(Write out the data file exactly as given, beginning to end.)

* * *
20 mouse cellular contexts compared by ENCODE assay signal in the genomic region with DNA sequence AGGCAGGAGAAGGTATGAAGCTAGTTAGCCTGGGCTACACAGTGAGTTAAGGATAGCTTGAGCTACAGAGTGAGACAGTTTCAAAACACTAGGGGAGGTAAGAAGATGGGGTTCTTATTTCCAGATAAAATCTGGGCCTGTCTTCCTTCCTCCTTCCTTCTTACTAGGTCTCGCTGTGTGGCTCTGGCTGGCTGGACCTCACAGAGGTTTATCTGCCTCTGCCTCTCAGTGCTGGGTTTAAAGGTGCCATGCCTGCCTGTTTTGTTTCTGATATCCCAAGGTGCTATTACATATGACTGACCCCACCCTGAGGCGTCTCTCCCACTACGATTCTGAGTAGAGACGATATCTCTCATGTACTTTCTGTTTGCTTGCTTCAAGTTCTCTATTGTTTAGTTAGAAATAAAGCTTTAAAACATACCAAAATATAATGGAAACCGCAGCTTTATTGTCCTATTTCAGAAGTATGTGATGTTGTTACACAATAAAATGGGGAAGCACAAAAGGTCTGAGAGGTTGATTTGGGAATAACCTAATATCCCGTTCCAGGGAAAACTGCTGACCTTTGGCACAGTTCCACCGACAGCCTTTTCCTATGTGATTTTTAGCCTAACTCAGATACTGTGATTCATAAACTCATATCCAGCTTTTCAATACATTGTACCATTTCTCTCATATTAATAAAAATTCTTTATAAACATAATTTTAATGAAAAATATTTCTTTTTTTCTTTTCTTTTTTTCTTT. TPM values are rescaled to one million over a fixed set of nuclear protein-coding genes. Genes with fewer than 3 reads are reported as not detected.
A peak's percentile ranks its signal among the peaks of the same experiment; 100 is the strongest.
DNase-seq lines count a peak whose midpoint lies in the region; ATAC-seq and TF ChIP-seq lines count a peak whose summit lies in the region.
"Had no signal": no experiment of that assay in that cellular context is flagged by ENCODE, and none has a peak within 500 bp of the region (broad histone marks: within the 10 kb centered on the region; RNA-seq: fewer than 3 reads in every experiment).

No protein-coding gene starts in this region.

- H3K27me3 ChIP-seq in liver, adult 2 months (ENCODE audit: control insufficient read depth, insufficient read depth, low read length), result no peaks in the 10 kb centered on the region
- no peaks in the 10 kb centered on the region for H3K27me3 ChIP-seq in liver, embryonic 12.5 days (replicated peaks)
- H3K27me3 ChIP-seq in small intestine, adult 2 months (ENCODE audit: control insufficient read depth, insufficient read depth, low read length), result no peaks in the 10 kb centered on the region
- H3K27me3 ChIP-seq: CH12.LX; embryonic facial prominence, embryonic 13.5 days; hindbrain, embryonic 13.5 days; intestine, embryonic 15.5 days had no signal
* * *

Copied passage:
20 mouse cellular contexts compared by ENCODE assay signal in the genomic region with DNA sequence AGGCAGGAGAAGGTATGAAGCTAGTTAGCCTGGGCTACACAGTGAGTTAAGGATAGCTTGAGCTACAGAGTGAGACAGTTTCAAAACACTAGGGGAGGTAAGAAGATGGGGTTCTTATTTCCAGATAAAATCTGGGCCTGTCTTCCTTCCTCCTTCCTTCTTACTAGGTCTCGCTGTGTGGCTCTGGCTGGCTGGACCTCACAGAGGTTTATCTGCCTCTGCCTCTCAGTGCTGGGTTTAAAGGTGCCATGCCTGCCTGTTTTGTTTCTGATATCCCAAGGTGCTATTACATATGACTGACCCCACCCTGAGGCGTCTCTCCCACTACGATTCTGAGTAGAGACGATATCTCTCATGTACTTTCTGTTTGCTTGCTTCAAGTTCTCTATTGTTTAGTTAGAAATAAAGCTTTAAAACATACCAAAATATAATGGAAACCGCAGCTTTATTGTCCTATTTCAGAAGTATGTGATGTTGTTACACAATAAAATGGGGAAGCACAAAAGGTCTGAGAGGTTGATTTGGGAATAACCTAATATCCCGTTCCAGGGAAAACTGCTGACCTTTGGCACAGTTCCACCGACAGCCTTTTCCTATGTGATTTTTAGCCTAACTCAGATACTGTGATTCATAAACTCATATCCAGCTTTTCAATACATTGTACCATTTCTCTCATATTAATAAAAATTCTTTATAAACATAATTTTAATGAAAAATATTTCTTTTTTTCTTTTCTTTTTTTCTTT. TPM values are rescaled to one million over a fixed set of nuclear protein-coding genes. Genes with fewer than 3 reads are reported as not detected.
A peak's percentile ranks its signal among the peaks of the same experiment; 100 is the strongest.
DNase-seq lines count a peak whose midpoint lies in the region; ATAC-seq and TF ChIP-seq lines count a peak whose summit lies in the region.
"Had no signal": no experiment of that assay in that cellular context is flagged by ENCODE, and none has a peak within 500 bp of the region (broad histone marks: within the 10 kb centered on the region; RNA-seq: fewer than 3 reads in every experiment).

No protein-coding gene starts in this region.

- H3K27me3 ChIP-seq in liver, adult 2 months (ENCODE audit: control insufficient read depth, insufficient read depth, low read length), result no peaks in the 10 kb centered on the region
- no peaks in the 10 kb centered on the region for H3K27me3 ChIP-seq in liver, embryonic 12.5 days (replicated peaks)
- H3K27me3 ChIP-seq in small intestine, adult 2 months (ENCODE audit: control insufficient read depth, insufficient read depth, low read length), result no peaks in the 10 kb centered on the region
- H3K27me3 ChIP-seq: CH12.LX; embryonic facial prominence, embryonic 13.5 days; hindbrain, embryonic 13.5 days; intestine, embryonic 15.5 days had no signal